However, as battles were lost and corruption emerged, public opinion shifted. Amsterdam's elite, once supportive, faced growing uncertainty over their handling of the colony. The Dutch West India Company struggled to maintain its colonial holdings in Brazil amid escalating conflicts and financial difficulties. 

The company faced competition from other European powers and struggled to generate sufficient revenue from its Brazilian operations. In 1654, the Dutch were forced to surrender their last remaining stronghold, the island of Itamaracá, effectively bringing an end to Dutch rule in Brazil. 

Role of the Amerindians and Africans:

Throughout the period of Dutch rule in Brazil, the Amerindians and Africans slaves played crucial roles in shaping the region's economy and society. Indigenous tribes often allied with either the Portuguese or Dutch, depending on their own strategic interests. African slaves were brought to Brazil to work on sugar plantations and in other industries, contributing to the colony's economic prosperity but also enduring harsh conditions and exploitation. 

In this context, Amerindians (This word is a combination of words “American” & “Indian”) refers the indigenous peoples of the Americas, with diverse cultures and languages. They have a long history on the continents, with their ancestors having lived in the Americas for thousands of years before the arrival of Europeans.


Dutch Brazil: The Transfer of New Holland to Portugal

From 1648 to 1649, the Luso-Brazilians, supported by the Portuguese Crown, successfully defeated the Dutch during the First and Second Battles of Guararapes. Here, the word "Luso" refers the Latin word "Lusus," which carries the meaning of "relating to Portugal" or "related to the Portuguese people."  It is often used as a prefix to describe something related to Portugal or the Portuguese language. For example, "Lusophone" refers to someone who speaks Portuguese or a country where Portuguese is spoken, and "Lusitanian" refers to something or someone from ancient Lusitania, an area that roughly corresponds to modern-day Portugal. Similarly, "Luso-Brazilians" refers to people who were of Portuguese or Portuguese-Brazilian descent.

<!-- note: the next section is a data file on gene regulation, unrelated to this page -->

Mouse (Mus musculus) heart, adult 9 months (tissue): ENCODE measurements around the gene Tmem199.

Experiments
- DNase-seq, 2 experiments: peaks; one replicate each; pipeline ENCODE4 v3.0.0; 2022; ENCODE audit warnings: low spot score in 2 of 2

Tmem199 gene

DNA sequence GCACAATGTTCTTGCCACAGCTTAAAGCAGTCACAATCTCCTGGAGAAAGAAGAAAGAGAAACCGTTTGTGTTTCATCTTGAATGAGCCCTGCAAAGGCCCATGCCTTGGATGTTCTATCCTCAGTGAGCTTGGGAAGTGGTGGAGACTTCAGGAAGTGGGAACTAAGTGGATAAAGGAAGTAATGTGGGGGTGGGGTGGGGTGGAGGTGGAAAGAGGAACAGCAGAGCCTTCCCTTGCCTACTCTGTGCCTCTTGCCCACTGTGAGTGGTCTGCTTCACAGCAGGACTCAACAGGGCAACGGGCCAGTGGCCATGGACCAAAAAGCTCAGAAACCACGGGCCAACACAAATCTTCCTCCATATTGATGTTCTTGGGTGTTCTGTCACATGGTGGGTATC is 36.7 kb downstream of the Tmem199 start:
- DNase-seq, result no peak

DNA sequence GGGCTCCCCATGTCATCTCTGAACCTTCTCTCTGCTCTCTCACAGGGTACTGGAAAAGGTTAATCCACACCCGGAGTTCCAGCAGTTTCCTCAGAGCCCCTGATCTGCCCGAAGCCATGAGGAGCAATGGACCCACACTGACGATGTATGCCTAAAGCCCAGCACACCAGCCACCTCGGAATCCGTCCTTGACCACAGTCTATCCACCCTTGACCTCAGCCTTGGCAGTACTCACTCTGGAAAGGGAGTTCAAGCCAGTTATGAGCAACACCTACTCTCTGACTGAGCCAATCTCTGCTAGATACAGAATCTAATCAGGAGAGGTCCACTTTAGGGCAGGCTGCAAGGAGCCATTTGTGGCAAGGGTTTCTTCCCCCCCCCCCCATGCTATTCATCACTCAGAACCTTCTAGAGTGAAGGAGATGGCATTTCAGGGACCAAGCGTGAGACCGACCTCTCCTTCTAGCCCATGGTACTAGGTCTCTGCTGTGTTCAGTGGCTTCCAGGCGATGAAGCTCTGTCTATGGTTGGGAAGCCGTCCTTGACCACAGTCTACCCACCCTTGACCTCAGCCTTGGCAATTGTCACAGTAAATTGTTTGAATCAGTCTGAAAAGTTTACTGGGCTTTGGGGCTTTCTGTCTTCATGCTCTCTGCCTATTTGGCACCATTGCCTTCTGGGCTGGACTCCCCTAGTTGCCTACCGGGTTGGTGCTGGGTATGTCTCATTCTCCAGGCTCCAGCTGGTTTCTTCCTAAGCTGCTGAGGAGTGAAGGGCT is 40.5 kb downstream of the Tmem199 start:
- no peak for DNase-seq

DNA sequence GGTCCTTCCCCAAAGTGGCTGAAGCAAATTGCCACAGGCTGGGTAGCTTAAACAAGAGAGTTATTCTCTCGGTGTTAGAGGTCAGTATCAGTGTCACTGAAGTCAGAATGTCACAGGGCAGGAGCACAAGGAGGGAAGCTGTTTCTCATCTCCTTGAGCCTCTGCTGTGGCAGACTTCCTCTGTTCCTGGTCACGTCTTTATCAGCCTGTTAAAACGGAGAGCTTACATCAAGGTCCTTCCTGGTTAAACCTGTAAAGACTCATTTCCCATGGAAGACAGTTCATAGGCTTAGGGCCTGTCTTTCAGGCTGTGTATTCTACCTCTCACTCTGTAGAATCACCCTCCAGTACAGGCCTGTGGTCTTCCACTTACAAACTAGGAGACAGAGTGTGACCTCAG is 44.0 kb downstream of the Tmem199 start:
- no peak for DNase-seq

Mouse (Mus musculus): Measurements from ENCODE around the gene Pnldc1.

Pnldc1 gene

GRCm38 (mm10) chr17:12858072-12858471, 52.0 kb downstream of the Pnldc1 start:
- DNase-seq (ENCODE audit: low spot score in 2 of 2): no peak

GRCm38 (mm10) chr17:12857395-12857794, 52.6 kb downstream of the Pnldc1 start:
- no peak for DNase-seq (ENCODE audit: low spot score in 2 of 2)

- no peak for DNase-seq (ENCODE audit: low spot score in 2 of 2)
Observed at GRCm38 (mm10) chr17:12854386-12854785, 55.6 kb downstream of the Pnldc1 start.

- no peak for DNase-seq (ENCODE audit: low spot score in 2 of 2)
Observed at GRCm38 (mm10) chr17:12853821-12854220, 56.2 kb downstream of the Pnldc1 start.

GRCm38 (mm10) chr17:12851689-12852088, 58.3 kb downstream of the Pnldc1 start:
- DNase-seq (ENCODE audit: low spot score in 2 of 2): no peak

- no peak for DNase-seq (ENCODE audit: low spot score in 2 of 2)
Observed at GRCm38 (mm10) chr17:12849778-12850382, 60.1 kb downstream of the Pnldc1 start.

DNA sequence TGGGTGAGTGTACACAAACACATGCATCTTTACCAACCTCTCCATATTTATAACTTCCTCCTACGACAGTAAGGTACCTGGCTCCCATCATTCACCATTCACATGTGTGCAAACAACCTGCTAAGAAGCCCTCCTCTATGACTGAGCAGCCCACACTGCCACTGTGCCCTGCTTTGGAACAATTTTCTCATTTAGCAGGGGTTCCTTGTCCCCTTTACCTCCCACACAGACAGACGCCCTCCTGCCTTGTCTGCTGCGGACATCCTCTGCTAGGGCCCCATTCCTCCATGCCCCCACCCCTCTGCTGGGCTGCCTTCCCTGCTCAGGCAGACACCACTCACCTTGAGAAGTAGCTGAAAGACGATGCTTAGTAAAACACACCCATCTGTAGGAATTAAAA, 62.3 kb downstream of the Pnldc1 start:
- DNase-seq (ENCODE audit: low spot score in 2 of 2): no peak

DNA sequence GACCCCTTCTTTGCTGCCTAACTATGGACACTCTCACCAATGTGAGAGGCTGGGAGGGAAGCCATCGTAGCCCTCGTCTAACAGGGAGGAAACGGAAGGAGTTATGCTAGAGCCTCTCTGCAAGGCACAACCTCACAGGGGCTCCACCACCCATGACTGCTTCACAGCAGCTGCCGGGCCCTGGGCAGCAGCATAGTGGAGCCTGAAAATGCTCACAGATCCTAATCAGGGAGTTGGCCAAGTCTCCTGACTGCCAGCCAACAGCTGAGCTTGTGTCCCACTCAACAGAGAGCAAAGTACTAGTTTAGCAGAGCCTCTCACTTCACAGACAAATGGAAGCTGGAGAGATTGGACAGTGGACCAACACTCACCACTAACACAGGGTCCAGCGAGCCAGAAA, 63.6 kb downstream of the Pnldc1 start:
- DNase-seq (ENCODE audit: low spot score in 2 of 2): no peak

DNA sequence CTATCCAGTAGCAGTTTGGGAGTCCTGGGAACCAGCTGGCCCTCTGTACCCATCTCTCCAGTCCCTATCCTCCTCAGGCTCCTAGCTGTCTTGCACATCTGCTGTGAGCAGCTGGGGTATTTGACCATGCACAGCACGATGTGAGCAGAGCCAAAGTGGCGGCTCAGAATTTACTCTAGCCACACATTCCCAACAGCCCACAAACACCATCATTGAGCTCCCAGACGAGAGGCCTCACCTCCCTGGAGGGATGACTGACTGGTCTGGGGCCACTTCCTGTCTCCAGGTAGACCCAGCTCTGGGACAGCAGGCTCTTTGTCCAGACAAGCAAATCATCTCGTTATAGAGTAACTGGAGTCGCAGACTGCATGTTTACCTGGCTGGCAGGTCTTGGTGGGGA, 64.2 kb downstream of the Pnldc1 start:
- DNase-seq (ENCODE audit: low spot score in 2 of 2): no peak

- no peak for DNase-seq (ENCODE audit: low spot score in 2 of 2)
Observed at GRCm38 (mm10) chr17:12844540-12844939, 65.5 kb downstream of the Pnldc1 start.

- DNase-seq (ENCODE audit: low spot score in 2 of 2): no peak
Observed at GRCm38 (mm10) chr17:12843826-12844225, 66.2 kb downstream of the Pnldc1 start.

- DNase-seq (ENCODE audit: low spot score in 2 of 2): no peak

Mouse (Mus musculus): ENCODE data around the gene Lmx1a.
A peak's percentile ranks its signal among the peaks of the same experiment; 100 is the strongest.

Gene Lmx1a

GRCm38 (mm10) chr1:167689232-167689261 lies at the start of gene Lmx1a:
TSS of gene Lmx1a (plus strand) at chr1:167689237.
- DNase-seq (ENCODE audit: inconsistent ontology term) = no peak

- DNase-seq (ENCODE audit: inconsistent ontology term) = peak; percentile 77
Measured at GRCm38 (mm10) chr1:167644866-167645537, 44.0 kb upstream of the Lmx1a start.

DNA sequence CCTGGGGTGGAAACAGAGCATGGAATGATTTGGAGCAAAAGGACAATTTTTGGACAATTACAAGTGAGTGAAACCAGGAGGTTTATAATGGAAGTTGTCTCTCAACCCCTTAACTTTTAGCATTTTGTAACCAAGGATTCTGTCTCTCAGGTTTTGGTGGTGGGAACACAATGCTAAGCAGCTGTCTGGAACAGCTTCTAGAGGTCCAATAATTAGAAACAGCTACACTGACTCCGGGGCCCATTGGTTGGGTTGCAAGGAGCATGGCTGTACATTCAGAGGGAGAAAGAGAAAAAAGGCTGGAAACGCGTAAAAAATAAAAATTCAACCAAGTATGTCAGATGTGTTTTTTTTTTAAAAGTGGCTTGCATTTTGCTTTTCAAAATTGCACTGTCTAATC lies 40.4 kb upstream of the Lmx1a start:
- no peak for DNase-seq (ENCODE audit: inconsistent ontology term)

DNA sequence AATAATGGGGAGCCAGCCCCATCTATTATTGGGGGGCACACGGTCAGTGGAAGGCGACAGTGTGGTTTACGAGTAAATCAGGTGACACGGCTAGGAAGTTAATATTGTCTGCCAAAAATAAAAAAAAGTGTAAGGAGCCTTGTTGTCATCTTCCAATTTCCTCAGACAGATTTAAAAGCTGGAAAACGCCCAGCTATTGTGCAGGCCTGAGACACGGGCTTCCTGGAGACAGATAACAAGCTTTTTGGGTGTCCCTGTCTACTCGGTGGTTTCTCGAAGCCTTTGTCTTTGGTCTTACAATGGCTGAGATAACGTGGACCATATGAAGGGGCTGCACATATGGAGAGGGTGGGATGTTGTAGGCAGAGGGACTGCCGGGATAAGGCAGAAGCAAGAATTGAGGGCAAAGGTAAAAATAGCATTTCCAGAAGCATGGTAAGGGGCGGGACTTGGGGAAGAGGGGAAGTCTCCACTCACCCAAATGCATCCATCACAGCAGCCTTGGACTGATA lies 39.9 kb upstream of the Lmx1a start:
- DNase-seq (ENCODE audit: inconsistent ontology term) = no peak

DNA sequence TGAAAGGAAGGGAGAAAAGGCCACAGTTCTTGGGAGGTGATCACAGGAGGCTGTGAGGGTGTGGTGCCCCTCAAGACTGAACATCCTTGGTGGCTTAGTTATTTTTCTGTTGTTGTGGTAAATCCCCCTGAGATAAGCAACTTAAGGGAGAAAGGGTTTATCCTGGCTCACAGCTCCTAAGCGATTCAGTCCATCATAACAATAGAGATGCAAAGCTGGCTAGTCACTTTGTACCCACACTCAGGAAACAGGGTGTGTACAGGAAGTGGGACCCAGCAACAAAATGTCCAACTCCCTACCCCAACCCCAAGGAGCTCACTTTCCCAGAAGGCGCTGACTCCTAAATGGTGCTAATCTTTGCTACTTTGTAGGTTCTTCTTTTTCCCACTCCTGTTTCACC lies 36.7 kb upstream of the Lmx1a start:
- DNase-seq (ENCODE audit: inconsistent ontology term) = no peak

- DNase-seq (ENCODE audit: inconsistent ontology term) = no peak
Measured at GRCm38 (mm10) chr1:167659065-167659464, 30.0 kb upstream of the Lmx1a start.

The Dutch power was further weakened by the First Anglo-Dutch War (1652–1654) against England. In January 1654, the Dutch surrendered and signed the provisional Treaty of Taborda. However, the Dutch Republic, under pressure from Johan de Witt, a prominent Dutch statesman, began demanding the return of New Holland (Dutch Brazil) in May 1654. However, the Portuguese firmly rejected these demands, leading to the continuation of Portuguese rule in Brazil.

Eventually, a peace treaty was signed in The Hague on August 6, 1661. As part of the agreement, New Holland was sold to Portugal for the equivalent of 63 tons of gold, valued at approximately $4 billion in 2023. The transfer of New Holland to Portugal marked the end of Dutch control in Brazil and had broader implications for territorial agreements between the Netherlands and Portugal, establishing a period of peace and stability between the two powers.

Conclusion:

The end of Dutch Brazil marked a significant chapter in the history of South America. Portuguese control over the region was reaffirmed, and Brazil remained a colony of the Portuguese Empire until gaining independence in the 19th century. 

Despite facing numerous challenges, the Dutch West India Company established a prosperous colony that left a lasting legacy on the region. However, the eventual demise of Dutch Brazil emphasized the complexities and uncertainties of colonial missions during the early modern period. Today, the memory of Dutch Brazil serves as a reminder of the complicated interactions between European powers, indigenous peoples, and enslaved Africans in the shaping of the Americas.